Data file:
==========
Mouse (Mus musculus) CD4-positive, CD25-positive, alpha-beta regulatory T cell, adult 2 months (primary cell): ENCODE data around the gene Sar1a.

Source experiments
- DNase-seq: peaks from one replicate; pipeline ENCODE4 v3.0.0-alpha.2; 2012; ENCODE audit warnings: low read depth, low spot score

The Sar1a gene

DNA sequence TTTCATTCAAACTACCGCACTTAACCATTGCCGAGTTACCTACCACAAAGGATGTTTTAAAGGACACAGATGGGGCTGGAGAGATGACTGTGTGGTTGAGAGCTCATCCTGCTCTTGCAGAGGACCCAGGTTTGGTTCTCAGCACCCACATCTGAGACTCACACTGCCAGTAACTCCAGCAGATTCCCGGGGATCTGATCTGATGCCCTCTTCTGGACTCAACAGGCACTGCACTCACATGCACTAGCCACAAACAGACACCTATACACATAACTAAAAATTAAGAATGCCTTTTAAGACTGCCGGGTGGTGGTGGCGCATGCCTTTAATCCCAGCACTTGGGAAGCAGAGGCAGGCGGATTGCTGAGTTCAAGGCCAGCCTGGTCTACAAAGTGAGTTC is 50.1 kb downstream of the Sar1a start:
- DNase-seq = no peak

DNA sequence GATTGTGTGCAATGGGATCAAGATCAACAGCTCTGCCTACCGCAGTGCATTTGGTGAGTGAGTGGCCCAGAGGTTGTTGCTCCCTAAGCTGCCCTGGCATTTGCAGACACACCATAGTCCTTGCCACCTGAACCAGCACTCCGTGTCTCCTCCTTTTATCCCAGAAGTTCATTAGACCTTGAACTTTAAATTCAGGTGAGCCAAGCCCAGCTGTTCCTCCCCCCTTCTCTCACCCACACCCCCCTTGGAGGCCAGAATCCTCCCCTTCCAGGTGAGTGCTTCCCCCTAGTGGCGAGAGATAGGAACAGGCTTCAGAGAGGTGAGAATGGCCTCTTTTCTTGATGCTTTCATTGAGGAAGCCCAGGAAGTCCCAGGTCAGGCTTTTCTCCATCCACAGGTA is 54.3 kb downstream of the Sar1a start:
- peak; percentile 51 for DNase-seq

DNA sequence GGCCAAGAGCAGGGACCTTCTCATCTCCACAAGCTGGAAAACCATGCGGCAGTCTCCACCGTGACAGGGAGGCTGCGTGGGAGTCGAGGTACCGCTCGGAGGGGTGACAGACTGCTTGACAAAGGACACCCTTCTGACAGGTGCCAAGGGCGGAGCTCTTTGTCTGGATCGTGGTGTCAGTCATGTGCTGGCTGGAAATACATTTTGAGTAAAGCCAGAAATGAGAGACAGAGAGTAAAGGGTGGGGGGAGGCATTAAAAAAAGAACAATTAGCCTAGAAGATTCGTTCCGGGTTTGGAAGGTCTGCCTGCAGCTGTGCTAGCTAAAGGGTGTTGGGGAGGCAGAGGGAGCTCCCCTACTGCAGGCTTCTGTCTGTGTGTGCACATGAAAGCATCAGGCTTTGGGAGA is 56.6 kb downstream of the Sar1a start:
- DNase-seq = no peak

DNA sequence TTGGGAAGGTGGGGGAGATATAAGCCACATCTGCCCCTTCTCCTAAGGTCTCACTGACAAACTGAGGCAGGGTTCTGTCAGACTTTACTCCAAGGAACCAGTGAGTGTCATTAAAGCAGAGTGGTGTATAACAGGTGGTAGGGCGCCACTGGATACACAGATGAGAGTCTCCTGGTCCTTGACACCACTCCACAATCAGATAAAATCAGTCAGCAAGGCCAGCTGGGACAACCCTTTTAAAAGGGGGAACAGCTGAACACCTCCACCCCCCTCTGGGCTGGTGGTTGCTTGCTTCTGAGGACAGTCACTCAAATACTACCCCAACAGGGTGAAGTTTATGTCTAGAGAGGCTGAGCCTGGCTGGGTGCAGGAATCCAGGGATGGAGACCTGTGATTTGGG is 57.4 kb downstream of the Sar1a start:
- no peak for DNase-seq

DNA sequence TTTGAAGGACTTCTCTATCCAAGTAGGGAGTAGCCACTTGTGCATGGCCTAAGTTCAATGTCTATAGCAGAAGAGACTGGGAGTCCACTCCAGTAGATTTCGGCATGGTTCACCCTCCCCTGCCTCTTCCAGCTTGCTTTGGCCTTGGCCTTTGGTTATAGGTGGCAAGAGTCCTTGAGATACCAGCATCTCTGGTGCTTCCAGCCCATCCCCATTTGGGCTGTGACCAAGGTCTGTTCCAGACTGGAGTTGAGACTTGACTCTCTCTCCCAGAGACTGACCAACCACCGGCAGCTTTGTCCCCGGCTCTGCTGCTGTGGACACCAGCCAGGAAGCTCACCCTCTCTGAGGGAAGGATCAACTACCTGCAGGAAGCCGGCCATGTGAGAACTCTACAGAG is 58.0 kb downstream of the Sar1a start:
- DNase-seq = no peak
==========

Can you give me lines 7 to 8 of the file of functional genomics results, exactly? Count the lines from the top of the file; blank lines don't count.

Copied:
DNA sequence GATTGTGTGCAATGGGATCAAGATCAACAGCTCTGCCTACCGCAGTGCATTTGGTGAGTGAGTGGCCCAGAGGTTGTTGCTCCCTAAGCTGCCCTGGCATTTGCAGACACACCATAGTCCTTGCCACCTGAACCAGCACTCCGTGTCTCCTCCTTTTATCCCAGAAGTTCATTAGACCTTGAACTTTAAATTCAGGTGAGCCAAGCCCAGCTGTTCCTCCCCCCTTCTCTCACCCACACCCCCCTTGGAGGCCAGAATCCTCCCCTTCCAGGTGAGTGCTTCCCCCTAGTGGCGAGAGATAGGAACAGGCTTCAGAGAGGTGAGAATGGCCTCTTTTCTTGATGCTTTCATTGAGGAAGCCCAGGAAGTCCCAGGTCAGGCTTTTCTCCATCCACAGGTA is 54.3 kb downstream of the Sar1a start:
- peak; percentile 51 for DNase-seq